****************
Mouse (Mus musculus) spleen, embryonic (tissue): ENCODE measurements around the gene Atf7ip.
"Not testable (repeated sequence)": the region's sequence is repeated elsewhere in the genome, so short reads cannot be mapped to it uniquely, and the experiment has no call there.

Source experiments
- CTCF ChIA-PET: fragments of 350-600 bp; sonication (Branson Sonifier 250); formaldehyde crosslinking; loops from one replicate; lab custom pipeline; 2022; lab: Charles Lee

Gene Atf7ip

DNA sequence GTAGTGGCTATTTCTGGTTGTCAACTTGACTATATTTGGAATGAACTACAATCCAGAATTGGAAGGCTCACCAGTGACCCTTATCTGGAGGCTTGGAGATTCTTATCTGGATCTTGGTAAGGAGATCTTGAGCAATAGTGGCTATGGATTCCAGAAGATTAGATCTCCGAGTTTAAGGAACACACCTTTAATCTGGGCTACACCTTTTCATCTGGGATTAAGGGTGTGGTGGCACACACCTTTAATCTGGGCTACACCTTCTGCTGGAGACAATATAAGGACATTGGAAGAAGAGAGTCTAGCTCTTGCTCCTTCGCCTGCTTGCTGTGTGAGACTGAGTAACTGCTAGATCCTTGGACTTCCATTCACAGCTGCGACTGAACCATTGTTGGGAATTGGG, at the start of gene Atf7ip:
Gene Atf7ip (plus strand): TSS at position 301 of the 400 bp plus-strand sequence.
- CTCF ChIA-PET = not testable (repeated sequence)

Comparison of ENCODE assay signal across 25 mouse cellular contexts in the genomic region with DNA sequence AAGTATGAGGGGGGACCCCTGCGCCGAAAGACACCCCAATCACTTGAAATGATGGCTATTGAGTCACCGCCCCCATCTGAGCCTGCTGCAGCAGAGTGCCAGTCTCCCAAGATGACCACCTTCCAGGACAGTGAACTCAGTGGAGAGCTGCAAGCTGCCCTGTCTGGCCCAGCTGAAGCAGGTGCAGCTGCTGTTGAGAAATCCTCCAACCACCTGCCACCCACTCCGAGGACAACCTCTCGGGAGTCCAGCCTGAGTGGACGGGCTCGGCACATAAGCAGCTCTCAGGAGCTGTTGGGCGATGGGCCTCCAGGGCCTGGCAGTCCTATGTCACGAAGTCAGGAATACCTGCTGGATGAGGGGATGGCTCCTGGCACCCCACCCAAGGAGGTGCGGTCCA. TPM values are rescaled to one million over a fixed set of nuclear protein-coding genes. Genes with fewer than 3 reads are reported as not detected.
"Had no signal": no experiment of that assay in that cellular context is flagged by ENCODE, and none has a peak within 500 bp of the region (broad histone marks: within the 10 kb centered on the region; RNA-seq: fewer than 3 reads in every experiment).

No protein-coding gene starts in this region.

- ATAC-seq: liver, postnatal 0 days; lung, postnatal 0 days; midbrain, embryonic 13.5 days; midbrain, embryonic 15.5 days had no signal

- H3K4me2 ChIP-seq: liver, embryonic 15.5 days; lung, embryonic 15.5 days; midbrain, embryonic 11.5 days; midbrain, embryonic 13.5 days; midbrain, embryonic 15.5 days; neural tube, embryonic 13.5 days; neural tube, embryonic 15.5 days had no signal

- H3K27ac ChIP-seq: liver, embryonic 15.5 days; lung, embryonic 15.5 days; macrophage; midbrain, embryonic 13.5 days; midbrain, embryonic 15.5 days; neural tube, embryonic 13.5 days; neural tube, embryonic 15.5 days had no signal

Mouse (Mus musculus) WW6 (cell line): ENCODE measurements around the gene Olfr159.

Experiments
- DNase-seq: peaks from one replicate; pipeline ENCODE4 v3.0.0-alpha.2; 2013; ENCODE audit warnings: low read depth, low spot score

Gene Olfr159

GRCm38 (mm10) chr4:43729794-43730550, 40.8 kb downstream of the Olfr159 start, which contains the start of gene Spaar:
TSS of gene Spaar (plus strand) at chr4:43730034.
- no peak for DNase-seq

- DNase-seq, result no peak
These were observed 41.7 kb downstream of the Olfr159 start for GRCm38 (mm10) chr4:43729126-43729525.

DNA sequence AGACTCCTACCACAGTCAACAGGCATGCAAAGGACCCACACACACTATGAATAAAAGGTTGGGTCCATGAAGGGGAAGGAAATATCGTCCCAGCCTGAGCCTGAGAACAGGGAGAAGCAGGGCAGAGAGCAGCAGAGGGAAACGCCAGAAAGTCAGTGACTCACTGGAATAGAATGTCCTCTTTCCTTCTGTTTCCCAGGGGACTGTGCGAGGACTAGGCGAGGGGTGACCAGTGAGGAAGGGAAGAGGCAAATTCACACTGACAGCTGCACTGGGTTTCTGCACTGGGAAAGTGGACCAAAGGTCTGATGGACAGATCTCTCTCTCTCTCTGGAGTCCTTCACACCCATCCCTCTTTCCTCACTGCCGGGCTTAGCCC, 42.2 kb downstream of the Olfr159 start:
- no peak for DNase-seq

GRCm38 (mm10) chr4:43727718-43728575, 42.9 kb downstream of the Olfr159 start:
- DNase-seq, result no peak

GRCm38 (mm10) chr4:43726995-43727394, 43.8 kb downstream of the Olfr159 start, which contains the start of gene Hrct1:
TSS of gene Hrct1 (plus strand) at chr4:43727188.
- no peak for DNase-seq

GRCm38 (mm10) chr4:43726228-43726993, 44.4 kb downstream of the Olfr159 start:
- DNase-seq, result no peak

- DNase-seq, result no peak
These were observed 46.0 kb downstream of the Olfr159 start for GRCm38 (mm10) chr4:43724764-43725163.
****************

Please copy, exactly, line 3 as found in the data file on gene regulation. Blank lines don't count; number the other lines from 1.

Source experiments